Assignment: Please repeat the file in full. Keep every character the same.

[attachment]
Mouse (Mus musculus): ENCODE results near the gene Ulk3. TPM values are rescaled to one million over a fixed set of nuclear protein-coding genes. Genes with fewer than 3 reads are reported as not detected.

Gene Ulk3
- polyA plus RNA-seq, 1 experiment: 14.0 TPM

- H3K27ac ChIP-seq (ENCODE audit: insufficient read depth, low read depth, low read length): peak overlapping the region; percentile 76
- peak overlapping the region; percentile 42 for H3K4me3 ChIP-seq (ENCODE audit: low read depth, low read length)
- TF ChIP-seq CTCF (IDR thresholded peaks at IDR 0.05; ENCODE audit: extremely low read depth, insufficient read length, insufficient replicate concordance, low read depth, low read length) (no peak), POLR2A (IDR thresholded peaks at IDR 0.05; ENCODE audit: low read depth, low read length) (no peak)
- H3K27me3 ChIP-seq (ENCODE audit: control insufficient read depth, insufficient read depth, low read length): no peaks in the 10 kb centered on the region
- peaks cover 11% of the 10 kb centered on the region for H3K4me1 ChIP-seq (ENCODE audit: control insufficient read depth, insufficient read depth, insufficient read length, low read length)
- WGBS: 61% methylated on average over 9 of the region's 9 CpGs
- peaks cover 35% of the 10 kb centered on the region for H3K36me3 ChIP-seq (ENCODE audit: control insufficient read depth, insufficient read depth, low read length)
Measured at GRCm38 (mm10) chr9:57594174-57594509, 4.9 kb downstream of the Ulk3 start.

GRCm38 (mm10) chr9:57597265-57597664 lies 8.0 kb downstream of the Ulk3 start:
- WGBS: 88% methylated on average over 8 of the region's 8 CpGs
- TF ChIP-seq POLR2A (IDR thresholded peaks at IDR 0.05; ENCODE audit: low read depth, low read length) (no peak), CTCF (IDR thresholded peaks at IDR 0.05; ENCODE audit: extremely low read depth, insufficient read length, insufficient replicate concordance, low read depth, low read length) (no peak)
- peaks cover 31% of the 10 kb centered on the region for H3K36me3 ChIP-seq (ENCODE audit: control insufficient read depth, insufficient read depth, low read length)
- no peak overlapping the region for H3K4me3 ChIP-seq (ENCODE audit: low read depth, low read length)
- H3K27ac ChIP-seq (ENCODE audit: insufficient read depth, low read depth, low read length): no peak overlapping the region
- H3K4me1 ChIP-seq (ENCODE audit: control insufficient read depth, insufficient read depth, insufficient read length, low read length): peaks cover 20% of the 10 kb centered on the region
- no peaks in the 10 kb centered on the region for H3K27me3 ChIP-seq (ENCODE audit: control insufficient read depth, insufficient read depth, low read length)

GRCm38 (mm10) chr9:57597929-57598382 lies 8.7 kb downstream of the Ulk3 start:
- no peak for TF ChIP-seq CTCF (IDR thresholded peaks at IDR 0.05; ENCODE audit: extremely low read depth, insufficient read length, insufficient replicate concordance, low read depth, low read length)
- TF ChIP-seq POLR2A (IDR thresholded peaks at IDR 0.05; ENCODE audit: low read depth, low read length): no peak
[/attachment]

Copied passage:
Mouse (Mus musculus): ENCODE results near the gene Ulk3. TPM values are rescaled to one million over a fixed set of nuclear protein-coding genes. Genes with fewer than 3 reads are reported as not detected.

Gene Ulk3
- polyA plus RNA-seq, 1 experiment: 14.0 TPM

- H3K27ac ChIP-seq (ENCODE audit: insufficient read depth, low read depth, low read length): peak overlapping the region; percentile 76
- peak overlapping the region; percentile 42 for H3K4me3 ChIP-seq (ENCODE audit: low read depth, low read length)
- TF ChIP-seq CTCF (IDR thresholded peaks at IDR 0.05; ENCODE audit: extremely low read depth, insufficient read length, insufficient replicate concordance, low read depth, low read length) (no peak), POLR2A (IDR thresholded peaks at IDR 0.05; ENCODE audit: low read depth, low read length) (no peak)
- H3K27me3 ChIP-seq (ENCODE audit: control insufficient read depth, insufficient read depth, low read length): no peaks in the 10 kb centered on the region
- peaks cover 11% of the 10 kb centered on the region for H3K4me1 ChIP-seq (ENCODE audit: control insufficient read depth, insufficient read depth, insufficient read length, low read length)
- WGBS: 61% methylated on average over 9 of the region's 9 CpGs
- peaks cover 35% of the 10 kb centered on the region for H3K36me3 ChIP-seq (ENCODE audit: control insufficient read depth, insufficient read depth, low read length)
Measured at GRCm38 (mm10) chr9:57594174-57594509, 4.9 kb downstream of the Ulk3 start.

GRCm38 (mm10) chr9:57597265-57597664 lies 8.0 kb downstream of the Ulk3 start:
- WGBS: 88% methylated on average over 8 of the region's 8 CpGs
- TF ChIP-seq POLR2A (IDR thresholded peaks at IDR 0.05; ENCODE audit: low read depth, low read length) (no peak), CTCF (IDR thresholded peaks at IDR 0.05; ENCODE audit: extremely low read depth, insufficient read length, insufficient replicate concordance, low read depth, low read length) (no peak)
- peaks cover 31% of the 10 kb centered on the region for H3K36me3 ChIP-seq (ENCODE audit: control insufficient read depth, insufficient read depth, low read length)
- no peak overlapping the region for H3K4me3 ChIP-seq (ENCODE audit: low read depth, low read length)
- H3K27ac ChIP-seq (ENCODE audit: insufficient read depth, low read depth, low read length): no peak overlapping the region
- H3K4me1 ChIP-seq (ENCODE audit: control insufficient read depth, insufficient read depth, insufficient read length, low read length): peaks cover 20% of the 10 kb centered on the region
- no peaks in the 10 kb centered on the region for H3K27me3 ChIP-seq (ENCODE audit: control insufficient read depth, insufficient read depth, low read length)

GRCm38 (mm10) chr9:57597929-57598382 lies 8.7 kb downstream of the Ulk3 start:
- no peak for TF ChIP-seq CTCF (IDR thresholded peaks at IDR 0.05; ENCODE audit: extremely low read depth, insufficient read length, insufficient replicate concordance, low read depth, low read length)
- TF ChIP-seq POLR2A (IDR thresholded peaks at IDR 0.05; ENCODE audit: low read depth, low read length): no peak